Both aesthetically and politically, a beautiful political intervention exploring the philosophical and political underpinnings and implications of individualist trends in contemporary and historical anarchist theory.
Entanglement is a collection of five pieces that critically engage with individualist politics in anarchism and anarchist communities. They are:
- A defense of responsibility, duty, and sacrifice;
- A critique of Nietzschean anti-morality and a reflection on anarchist ethics;
- A story that weaves together many of the interdependent threads that make us up, and along the way looks at the feminist rejections and hypervalorizations of care, and what they have in common;
- A critique of Stirner and egoism; and,
- An exploration of what it means to understand our relationships as the basis of our freedom, rather than something which limits its possibilities.
As the authors explain in their collective introduction:
“Initially, one person asked some friends to come together and co-create a collection of texts against individualism. Whether the project is actually against individualism is still up for debate. We’ve done a lot of playing with language and some of us prefer “on individualism,” “for collectivism,” “on interdependence,” or “critically engaging with individualism.” In reality, it is all of those things and also other things too—defences of duty and futurity, critiques of some of old philosophers, calls to reconsider oppression and social position, some explorations of the interdependence of all forms of life, and thoughts on our wider interstellar context. We think individualism and its place in anarchist thought is still a common thread that runs through all of these texts, but the project certainly isn’t the single-minded refutation that “against individualism” might imply.
“We have been having the conversations that lead to the pieces in this collection, in various forms and configurations, for a long time. We talked about our changing relationships to insurrectionary anarchism. We talked about how certain critiques of activism or of anarchist organizations, critiques that in most cases we shared to some extent, seem to have been taken on as principles in themselves. We talked about desire, about informality, about strategy, and about revolution. We talked about negativity, whether we’re actually against everything (we’re not), and whether we still want to orient ourselves towards the future (we do). We talked about whether anarchism can be about trying to change things (it has to be). We hope the writings in this project will help us to keep having these conversations with a wider circle of people.
“This project was born of a desire for clarity and for rigorous political conversation. We share a desire to sharpen our analyses, and to communicate our positions clearly to the people around us so that we can know where affinities lie. We are not all the same as each other, something that’s become even clearer through the process of writing together about our politics, but we do share a number of commitments and orientations, and that’s good to know. Talking about it will help us understand who we can count on for what, and who we should look to when we have ideas about how to move forward. It will also help us understand the size and nature of the revolutionary force we are building.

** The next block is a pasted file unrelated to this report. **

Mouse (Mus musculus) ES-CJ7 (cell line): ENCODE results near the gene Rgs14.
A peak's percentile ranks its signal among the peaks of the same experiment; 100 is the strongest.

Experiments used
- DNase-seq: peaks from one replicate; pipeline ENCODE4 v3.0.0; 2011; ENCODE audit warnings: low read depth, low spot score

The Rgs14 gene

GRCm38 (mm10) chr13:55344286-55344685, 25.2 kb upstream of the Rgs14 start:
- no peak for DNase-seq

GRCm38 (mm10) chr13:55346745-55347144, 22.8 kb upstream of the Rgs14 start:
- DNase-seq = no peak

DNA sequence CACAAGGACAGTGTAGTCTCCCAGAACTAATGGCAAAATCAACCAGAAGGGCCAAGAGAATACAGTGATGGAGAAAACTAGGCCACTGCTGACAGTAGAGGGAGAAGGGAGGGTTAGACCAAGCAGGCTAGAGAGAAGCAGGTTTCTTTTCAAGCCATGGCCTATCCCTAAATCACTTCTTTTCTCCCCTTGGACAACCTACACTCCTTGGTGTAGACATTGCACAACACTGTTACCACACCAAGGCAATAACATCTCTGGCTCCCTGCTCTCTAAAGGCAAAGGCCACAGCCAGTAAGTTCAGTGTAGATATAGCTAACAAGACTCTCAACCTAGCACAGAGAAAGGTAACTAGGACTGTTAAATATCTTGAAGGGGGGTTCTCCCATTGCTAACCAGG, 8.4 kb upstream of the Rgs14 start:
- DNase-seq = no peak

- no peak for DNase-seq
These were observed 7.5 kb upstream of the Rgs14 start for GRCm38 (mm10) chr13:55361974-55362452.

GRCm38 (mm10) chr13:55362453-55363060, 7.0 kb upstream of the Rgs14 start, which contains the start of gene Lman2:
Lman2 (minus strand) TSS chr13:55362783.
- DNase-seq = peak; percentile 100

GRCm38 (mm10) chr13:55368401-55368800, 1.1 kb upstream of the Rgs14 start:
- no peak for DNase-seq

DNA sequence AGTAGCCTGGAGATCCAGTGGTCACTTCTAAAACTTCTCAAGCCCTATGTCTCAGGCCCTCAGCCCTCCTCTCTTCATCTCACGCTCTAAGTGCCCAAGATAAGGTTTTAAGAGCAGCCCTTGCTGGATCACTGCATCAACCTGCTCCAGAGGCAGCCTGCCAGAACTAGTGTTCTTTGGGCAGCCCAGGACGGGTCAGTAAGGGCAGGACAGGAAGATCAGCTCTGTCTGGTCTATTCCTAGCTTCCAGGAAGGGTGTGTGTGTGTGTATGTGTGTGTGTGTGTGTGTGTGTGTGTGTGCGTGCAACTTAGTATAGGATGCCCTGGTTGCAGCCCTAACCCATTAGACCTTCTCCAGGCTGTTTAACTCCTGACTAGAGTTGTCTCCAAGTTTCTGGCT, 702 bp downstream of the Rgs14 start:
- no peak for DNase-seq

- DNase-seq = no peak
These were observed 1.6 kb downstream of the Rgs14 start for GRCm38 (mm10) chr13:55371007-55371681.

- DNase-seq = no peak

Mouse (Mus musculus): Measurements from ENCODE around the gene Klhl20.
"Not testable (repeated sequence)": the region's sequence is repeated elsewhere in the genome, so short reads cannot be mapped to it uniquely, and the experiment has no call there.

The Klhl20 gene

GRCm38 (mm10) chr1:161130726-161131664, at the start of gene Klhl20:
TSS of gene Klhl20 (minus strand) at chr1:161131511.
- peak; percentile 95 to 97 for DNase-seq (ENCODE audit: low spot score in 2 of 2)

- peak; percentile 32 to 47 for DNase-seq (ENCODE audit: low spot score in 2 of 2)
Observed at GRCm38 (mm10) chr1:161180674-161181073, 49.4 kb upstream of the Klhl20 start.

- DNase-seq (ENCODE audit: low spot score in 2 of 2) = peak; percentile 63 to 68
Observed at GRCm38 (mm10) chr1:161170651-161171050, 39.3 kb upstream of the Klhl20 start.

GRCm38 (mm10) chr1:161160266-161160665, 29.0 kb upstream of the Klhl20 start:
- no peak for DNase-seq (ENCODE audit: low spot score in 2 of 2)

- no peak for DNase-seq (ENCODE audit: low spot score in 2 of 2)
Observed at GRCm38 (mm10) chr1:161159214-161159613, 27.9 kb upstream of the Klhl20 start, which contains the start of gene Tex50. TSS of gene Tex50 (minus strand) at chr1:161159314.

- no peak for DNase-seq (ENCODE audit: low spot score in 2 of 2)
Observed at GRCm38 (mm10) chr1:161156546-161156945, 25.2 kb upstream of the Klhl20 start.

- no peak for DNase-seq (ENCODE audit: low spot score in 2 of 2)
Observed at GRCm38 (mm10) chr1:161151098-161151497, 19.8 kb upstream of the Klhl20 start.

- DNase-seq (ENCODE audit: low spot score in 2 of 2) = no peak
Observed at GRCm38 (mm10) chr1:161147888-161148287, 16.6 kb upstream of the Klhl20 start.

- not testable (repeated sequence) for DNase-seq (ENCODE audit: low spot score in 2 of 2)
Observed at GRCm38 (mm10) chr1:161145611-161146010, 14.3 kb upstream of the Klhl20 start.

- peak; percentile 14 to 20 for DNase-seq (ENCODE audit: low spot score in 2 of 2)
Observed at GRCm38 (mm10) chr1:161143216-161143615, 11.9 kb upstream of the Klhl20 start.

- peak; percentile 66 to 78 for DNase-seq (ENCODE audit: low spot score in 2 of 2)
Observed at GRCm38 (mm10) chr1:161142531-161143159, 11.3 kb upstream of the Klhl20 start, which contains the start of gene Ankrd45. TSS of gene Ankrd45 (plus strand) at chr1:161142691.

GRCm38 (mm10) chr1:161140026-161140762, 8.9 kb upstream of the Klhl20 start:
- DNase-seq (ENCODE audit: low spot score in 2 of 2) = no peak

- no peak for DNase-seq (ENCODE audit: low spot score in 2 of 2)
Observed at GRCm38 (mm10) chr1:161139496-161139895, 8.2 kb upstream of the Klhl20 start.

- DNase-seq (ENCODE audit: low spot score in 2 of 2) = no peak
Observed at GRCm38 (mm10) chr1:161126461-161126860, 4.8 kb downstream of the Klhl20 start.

“The writing here is the product of a lot of debate, compromise, and editing but it is not the product of co-authorship. “Dealbreaker” ideas have for the most part been rephrased or removed, but there is still a lot of difference contained in this volume, and we are ok with that. We each agree to stand by the volume as a whole but we are not each equally committed to all of the writing it contains. Each essay represents an individual’s analysis, sharpened and improved by input, suggestion, agreement and disagreement with four other people as well as some generous outside readers.
“Who are we? We are a group of five white anarchists who have known each other for years. We are relatively young and have been anarchists for an average of ten years. We have all spent some time in and have some connection to Montreal (occupied T ioht ià:ke), although we don’t all live there now. This group is temporary. It is not a collective that existed before or will continue to exist as a project in the future, but we are all friends and recognize that this project is to a large extent the product of social ties and of shared experience in and out of the anarchist milieu. Every single one of us has seriously considered quitting this project at some point during the process because writing is hard, because affinity is never perfect, because critique can hurt, and because time is scarce and action often comes first. But we didn’t, and here it is.”
Entanglement is also available online (for free) as a PDF at https://www.entanglement.cc